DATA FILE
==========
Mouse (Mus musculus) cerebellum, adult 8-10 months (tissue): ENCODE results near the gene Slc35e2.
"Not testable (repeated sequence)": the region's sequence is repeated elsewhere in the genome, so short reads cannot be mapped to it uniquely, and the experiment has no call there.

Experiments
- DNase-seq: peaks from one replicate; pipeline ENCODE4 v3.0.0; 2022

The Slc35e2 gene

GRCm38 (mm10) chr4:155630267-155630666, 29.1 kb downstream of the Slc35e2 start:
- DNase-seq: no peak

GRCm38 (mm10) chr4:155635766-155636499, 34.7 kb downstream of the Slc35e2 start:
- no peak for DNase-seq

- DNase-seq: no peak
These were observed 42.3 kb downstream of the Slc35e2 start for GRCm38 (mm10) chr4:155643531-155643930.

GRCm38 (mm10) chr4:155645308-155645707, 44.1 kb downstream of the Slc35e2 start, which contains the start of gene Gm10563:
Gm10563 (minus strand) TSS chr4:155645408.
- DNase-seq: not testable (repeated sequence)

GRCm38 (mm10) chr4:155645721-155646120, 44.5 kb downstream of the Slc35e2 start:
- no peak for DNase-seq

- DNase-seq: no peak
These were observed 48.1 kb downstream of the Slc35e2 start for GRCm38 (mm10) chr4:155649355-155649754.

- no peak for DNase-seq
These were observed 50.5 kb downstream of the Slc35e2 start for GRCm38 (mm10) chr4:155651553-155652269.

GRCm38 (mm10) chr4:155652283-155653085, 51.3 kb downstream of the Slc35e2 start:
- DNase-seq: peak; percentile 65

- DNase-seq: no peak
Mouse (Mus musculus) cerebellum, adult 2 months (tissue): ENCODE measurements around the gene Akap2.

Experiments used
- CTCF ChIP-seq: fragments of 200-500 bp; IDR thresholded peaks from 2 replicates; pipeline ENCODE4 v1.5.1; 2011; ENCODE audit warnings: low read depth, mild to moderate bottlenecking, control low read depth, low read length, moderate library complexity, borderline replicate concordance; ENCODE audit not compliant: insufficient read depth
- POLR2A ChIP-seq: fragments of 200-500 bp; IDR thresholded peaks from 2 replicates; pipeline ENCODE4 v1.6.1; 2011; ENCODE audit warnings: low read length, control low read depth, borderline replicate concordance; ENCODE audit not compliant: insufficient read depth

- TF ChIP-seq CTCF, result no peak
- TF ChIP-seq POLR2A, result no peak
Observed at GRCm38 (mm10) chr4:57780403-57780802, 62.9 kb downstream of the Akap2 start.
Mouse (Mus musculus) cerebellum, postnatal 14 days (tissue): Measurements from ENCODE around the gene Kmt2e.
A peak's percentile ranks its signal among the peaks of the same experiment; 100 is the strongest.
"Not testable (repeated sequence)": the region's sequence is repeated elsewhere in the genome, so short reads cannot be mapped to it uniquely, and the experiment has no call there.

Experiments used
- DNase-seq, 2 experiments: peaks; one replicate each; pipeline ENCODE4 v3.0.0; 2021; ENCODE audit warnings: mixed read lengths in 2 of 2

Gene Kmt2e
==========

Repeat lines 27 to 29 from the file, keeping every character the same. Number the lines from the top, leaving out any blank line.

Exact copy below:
- POLR2A ChIP-seq: fragments of 200-500 bp; IDR thresholded peaks from 2 replicates; pipeline ENCODE4 v1.6.1; 2011; ENCODE audit warnings: low read length, control low read depth, borderline replicate concordance; ENCODE audit not compliant: insufficient read depth

- TF ChIP-seq CTCF, result no peak
- TF ChIP-seq POLR2A, result no peak